Special Rel. Doubt

Discussion in 'Physics & Math' started by mathman, Oct 24, 2021.

  1. mathman Valued Senior Member

    Messages:
    1,921
    In the latest issue of American Scientist there is an article by Tony Rothman questioning E=mc^2. Are the assertions made in the article valid? Are there comments by other physicists available?
     
  2. Google AdSense Guest Advertisement



    to hide all adverts.
  3. exchemist Valued Senior Member

    Messages:
    11,158
    So what does it say, then?
     
    DaveC426913 likes this.
  4. Google AdSense Guest Advertisement



    to hide all adverts.
  5. DaveC426913 Valued Senior Member

    Messages:
    16,515
    Yeah, MM. I think I'd rather you provide the particular assertions that cause you doubt and why. Especially since SciAm is generally behind a SubscribeWall.
     
  6. Google AdSense Guest Advertisement



    to hide all adverts.
  7. exchemist Valued Senior Member

    Messages:
    11,158
    I tried to look this up and it's American Scientist not Scientific American (I didn't know there were two of them). But it, too, is behind a pay wall. All I could see was that Rothman's article contends that: E=mc2 only applies at low speeds (well we knew that: the complete form is E² = (mc²)² + p²c²); that Einstein came up with it as a conjecture rather than a formal derivation (which we also knew: that doesn't invalidate it, of course); and that apparently some situations have led to a derivation of E=3/4mc², the meaning of which is said to be still debated. I think I may have come across this once, when reading about the history of the mass/energy equivalence, but I had thought it was just a wrong answer obtained along the way by someone back around 1900. But I forget the details.

    It is only the last of these that seems to me to be of potential interest. For that, we shall have to wait for mathman to give us a synopsis.
     
  8. mathman Valued Senior Member

    Messages:
    1,921
    The 3/4mc^2 was the gist of the author's point. The article described pre 1905 papers developing this formula.
     
  9. exchemist Valued Senior Member

    Messages:
    11,158
    It might be interesting to look at some of those papers. But we would need to know which papers they were. Which only you can tell us from the article, which you have (supposedly) read and we have not. And it would also be useful to have a brief synopsis, from you, of what Rothman has to say about them.

    But since you evidently can't be bothered, I've looked this up myself. It may be Hasenöhrl's derivation of something called electromagnetic mass in 1905: https://en.wikipedia.org/wiki/Friedrich_Hasenöhrl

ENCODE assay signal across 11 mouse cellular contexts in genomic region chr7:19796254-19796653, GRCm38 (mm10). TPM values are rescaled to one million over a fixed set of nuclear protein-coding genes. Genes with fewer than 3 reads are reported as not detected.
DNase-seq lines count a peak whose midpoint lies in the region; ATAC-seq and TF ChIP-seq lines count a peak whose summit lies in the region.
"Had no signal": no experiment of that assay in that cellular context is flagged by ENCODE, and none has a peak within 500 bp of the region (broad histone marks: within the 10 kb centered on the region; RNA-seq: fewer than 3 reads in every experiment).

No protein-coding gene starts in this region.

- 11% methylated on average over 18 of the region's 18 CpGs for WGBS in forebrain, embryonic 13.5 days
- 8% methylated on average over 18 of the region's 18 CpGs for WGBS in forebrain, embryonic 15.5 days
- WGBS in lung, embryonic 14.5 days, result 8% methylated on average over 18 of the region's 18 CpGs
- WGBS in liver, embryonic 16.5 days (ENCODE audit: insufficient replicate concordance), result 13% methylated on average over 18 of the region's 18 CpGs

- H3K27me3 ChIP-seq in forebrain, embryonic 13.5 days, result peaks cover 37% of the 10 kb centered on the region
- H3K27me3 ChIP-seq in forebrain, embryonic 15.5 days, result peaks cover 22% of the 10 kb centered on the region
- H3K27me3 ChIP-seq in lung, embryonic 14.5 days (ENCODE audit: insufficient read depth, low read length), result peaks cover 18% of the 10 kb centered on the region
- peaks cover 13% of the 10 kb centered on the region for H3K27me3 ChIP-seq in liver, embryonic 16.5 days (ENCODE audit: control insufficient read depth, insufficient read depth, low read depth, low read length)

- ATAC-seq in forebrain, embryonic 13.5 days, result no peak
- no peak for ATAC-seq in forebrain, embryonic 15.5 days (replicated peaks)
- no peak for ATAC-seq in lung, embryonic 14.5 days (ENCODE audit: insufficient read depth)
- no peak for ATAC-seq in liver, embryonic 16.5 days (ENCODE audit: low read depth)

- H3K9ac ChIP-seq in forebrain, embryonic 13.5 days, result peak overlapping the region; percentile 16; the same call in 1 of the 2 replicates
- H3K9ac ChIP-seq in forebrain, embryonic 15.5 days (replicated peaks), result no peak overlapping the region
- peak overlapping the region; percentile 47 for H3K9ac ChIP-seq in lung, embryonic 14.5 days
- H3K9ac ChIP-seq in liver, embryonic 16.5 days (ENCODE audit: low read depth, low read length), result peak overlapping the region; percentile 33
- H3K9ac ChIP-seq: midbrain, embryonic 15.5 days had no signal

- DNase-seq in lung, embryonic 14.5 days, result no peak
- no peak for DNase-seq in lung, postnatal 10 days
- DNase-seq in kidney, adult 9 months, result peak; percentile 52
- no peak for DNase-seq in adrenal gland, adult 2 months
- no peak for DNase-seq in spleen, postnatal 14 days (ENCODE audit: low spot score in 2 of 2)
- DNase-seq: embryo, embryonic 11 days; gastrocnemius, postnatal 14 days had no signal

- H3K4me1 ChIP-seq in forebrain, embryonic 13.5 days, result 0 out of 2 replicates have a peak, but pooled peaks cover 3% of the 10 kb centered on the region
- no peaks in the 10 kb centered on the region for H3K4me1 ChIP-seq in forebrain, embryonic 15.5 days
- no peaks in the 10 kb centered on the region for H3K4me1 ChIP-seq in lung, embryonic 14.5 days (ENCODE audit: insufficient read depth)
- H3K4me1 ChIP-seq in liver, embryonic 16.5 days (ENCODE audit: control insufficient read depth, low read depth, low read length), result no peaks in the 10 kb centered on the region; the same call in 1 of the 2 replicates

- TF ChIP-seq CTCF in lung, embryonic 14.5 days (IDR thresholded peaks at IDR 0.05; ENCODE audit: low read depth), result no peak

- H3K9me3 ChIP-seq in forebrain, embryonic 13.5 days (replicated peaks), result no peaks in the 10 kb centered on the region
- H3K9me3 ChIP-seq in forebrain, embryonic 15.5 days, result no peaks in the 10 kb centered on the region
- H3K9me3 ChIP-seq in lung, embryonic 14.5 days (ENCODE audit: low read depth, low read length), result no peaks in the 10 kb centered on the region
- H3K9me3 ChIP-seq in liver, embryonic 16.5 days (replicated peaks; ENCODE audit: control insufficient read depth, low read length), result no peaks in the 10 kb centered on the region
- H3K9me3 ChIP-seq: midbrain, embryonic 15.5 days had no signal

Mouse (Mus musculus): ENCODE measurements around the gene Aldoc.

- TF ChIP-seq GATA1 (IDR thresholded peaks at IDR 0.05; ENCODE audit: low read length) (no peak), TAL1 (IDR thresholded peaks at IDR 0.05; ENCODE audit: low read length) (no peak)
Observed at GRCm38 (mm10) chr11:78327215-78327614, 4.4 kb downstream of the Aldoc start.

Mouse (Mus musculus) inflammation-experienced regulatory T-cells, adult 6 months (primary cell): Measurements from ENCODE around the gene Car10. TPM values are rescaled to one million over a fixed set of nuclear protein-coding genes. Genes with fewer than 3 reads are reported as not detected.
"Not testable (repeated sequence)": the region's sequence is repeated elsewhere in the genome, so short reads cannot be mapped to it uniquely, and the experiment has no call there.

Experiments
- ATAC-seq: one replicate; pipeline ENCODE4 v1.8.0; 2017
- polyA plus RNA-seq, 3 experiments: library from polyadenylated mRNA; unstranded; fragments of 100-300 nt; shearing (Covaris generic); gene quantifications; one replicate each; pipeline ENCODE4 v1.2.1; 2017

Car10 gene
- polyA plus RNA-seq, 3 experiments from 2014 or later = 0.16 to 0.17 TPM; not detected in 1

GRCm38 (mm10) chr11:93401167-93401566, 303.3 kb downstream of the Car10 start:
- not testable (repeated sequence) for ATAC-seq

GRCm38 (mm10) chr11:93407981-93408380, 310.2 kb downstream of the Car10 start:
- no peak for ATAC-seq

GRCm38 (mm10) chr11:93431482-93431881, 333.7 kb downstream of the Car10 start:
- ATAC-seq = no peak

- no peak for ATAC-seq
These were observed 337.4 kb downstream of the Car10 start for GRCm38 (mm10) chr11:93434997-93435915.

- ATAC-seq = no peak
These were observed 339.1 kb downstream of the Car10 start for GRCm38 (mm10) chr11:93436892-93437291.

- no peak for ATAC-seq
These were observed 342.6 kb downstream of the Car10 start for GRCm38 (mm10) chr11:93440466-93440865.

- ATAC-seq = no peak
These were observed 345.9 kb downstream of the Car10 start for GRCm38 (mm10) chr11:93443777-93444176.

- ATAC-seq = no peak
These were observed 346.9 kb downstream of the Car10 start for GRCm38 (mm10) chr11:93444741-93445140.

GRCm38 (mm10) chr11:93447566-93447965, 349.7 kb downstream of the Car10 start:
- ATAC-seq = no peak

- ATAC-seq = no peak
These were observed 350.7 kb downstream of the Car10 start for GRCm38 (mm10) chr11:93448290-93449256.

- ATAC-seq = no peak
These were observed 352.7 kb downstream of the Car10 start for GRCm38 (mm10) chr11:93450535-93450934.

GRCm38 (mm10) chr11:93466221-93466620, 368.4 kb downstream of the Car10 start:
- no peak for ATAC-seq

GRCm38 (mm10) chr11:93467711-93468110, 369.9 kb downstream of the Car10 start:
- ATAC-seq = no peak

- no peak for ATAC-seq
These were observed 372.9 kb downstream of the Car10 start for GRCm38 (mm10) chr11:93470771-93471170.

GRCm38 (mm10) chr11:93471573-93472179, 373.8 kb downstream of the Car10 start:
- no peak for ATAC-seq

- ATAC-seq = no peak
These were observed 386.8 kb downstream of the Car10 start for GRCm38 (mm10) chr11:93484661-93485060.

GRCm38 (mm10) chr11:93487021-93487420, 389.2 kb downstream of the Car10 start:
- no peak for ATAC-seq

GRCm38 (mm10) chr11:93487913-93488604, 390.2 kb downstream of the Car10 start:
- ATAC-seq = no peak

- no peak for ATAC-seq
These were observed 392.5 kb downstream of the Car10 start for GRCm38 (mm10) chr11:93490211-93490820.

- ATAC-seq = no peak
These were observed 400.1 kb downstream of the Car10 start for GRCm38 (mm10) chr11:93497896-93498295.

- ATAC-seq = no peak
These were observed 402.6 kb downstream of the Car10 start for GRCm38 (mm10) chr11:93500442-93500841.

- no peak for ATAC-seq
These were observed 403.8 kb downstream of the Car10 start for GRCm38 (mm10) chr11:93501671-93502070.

Rothman is in fact quoted in this Wiki article as having explained why Hasenöhrl got the wrong answer:

    " more generally the reason he [Hasenöhrl] achieved an incorrect result on both occasions is that he wants to rigorously equate the work performed to kinetic energy, as the work-energy theorem demands. Unfortunately, he does not know how to properly compute the energy. In particular, Hasenöhrl does not conceive of the fact that if the radiators are losing energy, they must be losing mass, which contains an element of irony because it is precisely a mass-energy relation that he is trying to establish. [...]
    Let us end by saying that Fritz Hasenöhrl attempted a legitimate thought experiment and tackled it with the tools available at the time. He was working during a transition period and did not create the new theory necessary to allow him to solve the problem correctly and completely. Nevertheless, his basic conclusion remained valid and for that he should be given credit."

    So I'm not sure what the fuss is about. Rothman isn't casting any doubt on SR. He may just want to give due credit to the other workers in the field around that time.

    As ever with science, Einstein was not treading an entirely unknown path.

    So, now, you tell us whether or not what I have written accounts for what you have read, or whether you think Rothman is really casting doubt on E=mc².
     
    Last edited: Oct 26, 2021
  10. phyti Registered Senior Member

    Messages:
    612
    Max Abraham

    His picture is on the article, he having his own version of an electron theory, differing from that of Lorentz, and being anti-relativity.

    Max Abraham (1875 - 1922) - Biography - MacTutor History of Mathematics.mhtml

    https://mathshistory.st-andrews.ac.uk
     
  11. exchemist Valued Senior Member

    Messages:
    11,158
    Link doesn't seem to work.
     
  12. mathman Valued Senior Member

    Messages:
    1,921
    . I had a lot of trouble following the author. I posted the same question on Physics Forum https://www.physicsforums.com/ The responses there are more informative.
     
  13. exchemist Valued Senior Member

    Messages:
    11,158
    It seems to me those answers add nothing to what I have already posted. What further information do you glean from them?
     
  14. phyti Registered Senior Member

    Messages:
    612
    It doesn't work from this forum, but does if searched outside.
     
  15. phyti Registered Senior Member

    Messages:
    612
    There is this on Wiki,
    'On the Electromagnetic Mass of a Moving Electron'

    'Max Abraham', with 'works' listing available publications.
     
  16. exchemist Valued Senior Member

    Messages:
    11,158
    Yes. Thanks. Just another person from that era who turned out to be barking up the wrong tree. But my enthusiasm for chasing dead ends in physics is limited. I think we've dealt with the OP now.
     

Share This Page